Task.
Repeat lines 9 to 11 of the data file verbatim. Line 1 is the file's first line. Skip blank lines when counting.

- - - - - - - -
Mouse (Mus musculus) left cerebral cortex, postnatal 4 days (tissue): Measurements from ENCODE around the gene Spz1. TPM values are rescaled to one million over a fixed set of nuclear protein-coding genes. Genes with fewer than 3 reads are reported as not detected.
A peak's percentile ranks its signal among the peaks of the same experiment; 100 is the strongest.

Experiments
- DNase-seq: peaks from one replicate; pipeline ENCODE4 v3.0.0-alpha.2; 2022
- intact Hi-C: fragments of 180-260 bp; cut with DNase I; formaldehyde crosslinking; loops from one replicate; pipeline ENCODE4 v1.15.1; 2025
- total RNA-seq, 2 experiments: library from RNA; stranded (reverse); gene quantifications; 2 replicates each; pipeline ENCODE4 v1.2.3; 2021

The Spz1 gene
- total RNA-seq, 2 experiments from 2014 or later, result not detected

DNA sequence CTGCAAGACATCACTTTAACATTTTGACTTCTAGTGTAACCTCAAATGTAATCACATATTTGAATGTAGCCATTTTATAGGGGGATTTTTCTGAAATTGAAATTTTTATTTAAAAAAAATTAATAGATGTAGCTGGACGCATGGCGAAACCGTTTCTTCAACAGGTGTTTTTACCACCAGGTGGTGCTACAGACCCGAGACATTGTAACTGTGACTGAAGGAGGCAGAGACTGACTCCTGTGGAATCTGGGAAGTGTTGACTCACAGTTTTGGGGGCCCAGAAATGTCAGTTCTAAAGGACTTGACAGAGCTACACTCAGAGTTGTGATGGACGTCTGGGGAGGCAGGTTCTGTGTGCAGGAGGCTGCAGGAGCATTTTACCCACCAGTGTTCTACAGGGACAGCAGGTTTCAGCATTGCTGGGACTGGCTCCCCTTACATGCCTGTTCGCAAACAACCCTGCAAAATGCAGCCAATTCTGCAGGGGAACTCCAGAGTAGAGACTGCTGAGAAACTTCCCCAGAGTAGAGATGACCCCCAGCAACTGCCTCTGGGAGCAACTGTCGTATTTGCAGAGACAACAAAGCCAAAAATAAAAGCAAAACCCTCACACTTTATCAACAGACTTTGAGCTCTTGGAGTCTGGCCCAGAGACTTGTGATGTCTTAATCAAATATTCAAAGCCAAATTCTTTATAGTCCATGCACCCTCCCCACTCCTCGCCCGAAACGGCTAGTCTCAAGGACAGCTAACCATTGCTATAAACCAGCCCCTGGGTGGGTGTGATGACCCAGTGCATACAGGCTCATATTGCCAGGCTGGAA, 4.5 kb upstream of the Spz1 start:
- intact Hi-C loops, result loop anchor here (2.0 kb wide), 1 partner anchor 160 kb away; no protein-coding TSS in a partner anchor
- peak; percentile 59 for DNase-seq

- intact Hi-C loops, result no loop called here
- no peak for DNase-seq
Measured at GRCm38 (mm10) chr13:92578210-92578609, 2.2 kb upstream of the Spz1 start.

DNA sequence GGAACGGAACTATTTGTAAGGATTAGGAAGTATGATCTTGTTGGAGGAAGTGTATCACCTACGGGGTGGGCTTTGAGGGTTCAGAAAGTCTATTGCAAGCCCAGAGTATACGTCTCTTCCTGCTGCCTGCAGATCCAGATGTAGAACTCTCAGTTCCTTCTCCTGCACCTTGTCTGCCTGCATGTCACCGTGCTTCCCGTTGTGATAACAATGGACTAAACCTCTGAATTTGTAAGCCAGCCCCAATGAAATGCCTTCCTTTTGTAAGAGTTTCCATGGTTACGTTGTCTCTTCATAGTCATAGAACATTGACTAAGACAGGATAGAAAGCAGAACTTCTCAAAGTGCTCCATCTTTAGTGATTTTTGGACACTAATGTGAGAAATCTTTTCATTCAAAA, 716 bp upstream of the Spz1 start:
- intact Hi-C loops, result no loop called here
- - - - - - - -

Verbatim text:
DNA sequence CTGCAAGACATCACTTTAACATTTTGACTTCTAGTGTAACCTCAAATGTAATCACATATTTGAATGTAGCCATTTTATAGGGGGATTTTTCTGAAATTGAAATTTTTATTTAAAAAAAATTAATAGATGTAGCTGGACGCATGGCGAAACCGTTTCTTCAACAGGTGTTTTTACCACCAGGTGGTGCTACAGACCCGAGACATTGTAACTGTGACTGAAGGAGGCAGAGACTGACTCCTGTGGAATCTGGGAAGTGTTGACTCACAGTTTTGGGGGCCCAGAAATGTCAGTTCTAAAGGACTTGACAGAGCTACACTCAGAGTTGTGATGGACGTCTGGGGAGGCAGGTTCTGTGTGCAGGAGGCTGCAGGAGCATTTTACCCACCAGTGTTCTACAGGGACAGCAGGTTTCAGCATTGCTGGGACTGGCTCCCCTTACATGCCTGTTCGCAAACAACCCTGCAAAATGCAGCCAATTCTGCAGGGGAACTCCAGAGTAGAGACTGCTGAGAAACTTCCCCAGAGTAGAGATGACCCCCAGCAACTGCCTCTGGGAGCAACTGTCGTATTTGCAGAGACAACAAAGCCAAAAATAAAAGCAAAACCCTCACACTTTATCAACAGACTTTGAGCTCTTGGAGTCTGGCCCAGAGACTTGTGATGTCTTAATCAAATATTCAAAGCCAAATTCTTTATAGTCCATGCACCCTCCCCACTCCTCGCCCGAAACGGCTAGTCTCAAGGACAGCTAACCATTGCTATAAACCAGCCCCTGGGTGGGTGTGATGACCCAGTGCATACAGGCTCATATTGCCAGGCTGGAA, 4.5 kb upstream of the Spz1 start:
- intact Hi-C loops, result loop anchor here (2.0 kb wide), 1 partner anchor 160 kb away; no protein-coding TSS in a partner anchor
- peak; percentile 59 for DNase-seq